Inverse problems arise in many imaging applications, such as image reconstruction (e.g., computed tomography), image deblurring, and digital super-resolution. These inverse problems are very difficult to solve; in addition to being large scale, the underlying mathematical model is often ill-posed, which means that noise and other errors in the measured data can be highly magnified in computed solutions. Regularization methods are often used to overcome this difficulty. In this talk we describe hybrid Krylov subspace based regularization approaches that combine matrix factorization methods with iterative solvers. The methods are very efficient for large scale imaging problems, and can also incorporate methods to automatically estimate regularization parameters. We also show how the approaches can be adapted to enforce sparsity and nonnegative constraints. We will use many imaging examples that arise in medicine and astronomy to illustrate the performance of the methods, and at the same time demonstrate a new MATLAB software package that provides an easy to use interface to their implementations. This is joint work with Silvia Gazzola (University of Bath) and Per Christian Hansen (Technical University of Denmark).

The Case for T-Product Tensor Decompositions: Compression, Analysis and Reconstruction of Image Data

Speaker: 
Misha Kilmer
Date: 
Fri, May 5, 2017
Location: 
PIMS, University of Manitoba
Conference: 
Mathematical Imaging Science
Abstract: 
Most problems in imaging science involve operators or data that are inherently multidimensional in nature, yet traditional approaches to modeling, analysis and compression of (sequences of) images involve matricization of the model or data. In this talk, we discuss ways in which multiway arrays, called tensors, can be leveraged in imaging science for tasks such as forward problem modeling, regularization and reconstruction, video analysis, and compression and recognition of facial image data. The unifying mathematical construct in our approaches to these problems is the t-product (Kilmer and Martin, LAA, 2011) and associated algebraic framework. We will see that the t-product permits the elegant extension of linear algebraic concepts and matrix algorithms to tensors, which in turn gives rise to new, highly parallelizable, algorithms for the imaging tasks noted above.

The Geometry of the Phase Retrieval Problem

Speaker: 
Charles Epstein
Date: 
Fri, May 5, 2017
Location: 
PIMS, University of Manitoba
Conference: 
Mathematical Imaging Science
Abstract: 
Phase retrieval is a problem that arises in a wide range of imaging applications, including x-ray crystallography, x-ray diffraction imaging and ptychography. The data in the phase retrieval problem are samples of the modulus of the Fourier transform of an unknown function. To reconstruct this function one must use auxiliary information to determine the unmeasured Fourier transform phases. There are many algorithms to accomplish task, but none work very well. In this talk we present an analysis of the geometry that underlies these failures and points to new approaches for solving this class of problems.

Managing Patients with Chronic Conditions

Speaker: 
Mariel Lavieri
Date: 
Thu, Feb 23, 2017
Location: 
University of Calgary, Downtown Campus
Conference: 
Lunchbox Lecture Series
Abstract: 
Chronic disease management often involves sequential decisions that have long-term implications. Those decisions are based on high dimensional information, which pose a problem for traditional modeling paradigms. In some key instances, the disease dynamics might not be known, but instead are learned as new information becomes available. As a first step, we will describe some of the ongoing research modeling medical decisions of patients with chronic conditions. Key to the models developed is the incorporation of the individual patient's disease dynamics into the parameterization of the models of the disease state evolution. Model conception and validation is described, as well as the role of multidisciplinary collaborations in ensuring practical impact of this work.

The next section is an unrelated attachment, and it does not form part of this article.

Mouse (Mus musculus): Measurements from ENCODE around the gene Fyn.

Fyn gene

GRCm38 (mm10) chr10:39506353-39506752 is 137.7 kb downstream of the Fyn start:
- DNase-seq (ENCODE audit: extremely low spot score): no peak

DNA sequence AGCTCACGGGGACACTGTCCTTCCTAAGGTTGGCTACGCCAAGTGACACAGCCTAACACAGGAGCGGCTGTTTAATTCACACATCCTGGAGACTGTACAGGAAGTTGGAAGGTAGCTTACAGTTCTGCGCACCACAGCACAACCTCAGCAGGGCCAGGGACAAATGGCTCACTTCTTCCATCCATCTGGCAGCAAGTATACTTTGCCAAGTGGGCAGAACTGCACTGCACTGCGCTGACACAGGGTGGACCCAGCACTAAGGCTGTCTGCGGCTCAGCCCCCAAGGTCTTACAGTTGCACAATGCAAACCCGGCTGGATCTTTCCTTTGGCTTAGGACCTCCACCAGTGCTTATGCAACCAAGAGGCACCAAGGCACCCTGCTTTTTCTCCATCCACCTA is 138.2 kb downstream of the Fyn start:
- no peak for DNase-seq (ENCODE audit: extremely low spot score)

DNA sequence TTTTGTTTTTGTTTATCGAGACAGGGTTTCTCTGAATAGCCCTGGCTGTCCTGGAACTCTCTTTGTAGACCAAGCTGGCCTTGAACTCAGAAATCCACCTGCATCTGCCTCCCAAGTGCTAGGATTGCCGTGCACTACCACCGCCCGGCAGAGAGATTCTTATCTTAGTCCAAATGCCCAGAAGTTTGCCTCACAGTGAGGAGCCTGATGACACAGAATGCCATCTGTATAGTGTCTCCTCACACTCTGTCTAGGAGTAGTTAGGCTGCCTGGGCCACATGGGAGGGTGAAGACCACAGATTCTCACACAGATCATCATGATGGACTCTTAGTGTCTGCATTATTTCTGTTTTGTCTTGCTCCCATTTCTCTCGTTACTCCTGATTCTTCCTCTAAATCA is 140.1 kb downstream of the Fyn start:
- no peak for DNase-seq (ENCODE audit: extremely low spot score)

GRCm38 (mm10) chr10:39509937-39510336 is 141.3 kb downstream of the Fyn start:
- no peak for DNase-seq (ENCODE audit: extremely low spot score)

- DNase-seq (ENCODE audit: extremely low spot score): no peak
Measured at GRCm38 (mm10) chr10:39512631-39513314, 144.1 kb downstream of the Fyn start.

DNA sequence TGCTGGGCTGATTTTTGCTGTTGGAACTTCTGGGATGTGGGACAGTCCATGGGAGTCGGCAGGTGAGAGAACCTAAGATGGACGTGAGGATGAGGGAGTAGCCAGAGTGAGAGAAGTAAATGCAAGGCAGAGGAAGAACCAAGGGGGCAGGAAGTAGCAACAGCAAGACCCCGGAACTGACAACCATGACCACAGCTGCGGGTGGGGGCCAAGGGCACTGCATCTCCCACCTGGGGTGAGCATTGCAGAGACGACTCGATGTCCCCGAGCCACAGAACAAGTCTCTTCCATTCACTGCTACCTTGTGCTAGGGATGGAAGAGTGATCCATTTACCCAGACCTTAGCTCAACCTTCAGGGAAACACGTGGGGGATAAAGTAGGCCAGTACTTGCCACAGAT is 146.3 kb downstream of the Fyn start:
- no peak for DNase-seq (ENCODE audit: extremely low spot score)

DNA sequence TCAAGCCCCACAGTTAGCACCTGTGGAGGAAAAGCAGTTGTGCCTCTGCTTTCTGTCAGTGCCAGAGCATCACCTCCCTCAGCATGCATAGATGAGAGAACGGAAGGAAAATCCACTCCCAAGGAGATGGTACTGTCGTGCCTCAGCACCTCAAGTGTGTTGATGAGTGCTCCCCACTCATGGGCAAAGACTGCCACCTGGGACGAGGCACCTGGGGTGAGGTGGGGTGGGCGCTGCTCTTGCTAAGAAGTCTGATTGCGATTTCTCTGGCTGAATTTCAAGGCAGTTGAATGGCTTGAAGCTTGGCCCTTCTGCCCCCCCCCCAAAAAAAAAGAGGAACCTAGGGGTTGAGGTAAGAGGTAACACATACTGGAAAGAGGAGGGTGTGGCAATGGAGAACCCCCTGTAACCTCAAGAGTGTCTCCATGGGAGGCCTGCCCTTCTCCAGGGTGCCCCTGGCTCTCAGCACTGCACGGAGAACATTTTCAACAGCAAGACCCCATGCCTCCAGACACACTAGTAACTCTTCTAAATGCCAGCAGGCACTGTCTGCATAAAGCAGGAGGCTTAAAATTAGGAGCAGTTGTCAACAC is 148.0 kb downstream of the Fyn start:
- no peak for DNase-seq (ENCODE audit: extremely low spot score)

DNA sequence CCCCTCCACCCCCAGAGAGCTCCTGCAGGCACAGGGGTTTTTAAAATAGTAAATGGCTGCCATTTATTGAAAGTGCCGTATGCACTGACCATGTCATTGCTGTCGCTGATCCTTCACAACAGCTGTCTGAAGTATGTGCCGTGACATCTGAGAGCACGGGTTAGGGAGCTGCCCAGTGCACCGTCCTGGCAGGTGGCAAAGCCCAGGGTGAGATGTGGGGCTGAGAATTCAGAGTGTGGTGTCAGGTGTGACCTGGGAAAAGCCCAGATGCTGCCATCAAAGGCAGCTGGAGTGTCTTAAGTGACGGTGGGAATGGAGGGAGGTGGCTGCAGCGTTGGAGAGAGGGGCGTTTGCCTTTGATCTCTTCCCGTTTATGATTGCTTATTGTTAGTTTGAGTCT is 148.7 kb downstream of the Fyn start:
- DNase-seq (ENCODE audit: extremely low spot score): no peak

PIMS-SFU 20th Anniversary Celebration: Nataša Pržulj - Data Driven Medicine

Speaker: 
Nataša Pržulj
Date: 
Fri, Nov 25, 2016
Location: 
PIMS, Simon Fraser University
Conference: 
PIMS 20th Anniversary Celebration
Abstract: 

The Pacific Institute for the Mathematical Sciences (PIMS) was founded in 1996, and Simon Fraser University is a founding member. The members of PIMS now include all the major Canadian research universities west of Ontario, as well as universities in Washington and Oregon. Please join us to celebrate 20 years of productive collaboration, with a lecture by SFU alumna and professor at UCL Nataša Pržulj on Data Driven Medicine followed by a reception.

 

We are faced with a flood of molecular and clinical data. Various biomolecules interact in a cell to perform biological function, forming large, complex systems. Large amounts of patient-specific datasets are available, providing complementary information on the same disease type. The challenge is how to model and mine these complex data systems to answer fundamental questions, gain new insight into diseases and improve therapeutics. Just as computational approaches for analyzing genetic sequence data have revolutionized biological and medical understanding, the expectation is that analyses of networked “omics” and clinical data will have similar ground-breaking impacts. However, dealing with these data is nontrivial, since many questions we ask about them fall into the category of computationally intractable problems, necessitating the development of heuristic methods for finding approximate solutions.

We develop methods for extracting new biomedical knowledge from the wiring patterns of large networked biomedical data, linking network wiring patterns with function and translating the information hidden in the wiring patterns into everyday language. We introduce a versatile data fusion (integration) framework that can effectively integrate somatic mutation data, molecular interactions and drug chemical data to address three key challenges in cancer research: stratification of patients into groups having different clinical outcomes, prediction of driver genes whose mutations trigger the onset and development of cancers, and re-purposing of drugs for treating particular cancer patient groups. Our new methods stem from network science approaches coupled with graph-regularised non-negative matrix tri-factorization, a machine learning technique for co-clustering heterogeneous datasets.

About Irreversibility in Rarefied Gas Dynamics

Speaker: 
Laure Saint-Raymond
Date: 
Fri, Oct 7, 2016
Location: 
PIMS, University of British Columbia
Conference: 
PIMS/UBC Distinguished Colloquium
Abstract: 
About Irreversibility in Rarefied Gas Dynamics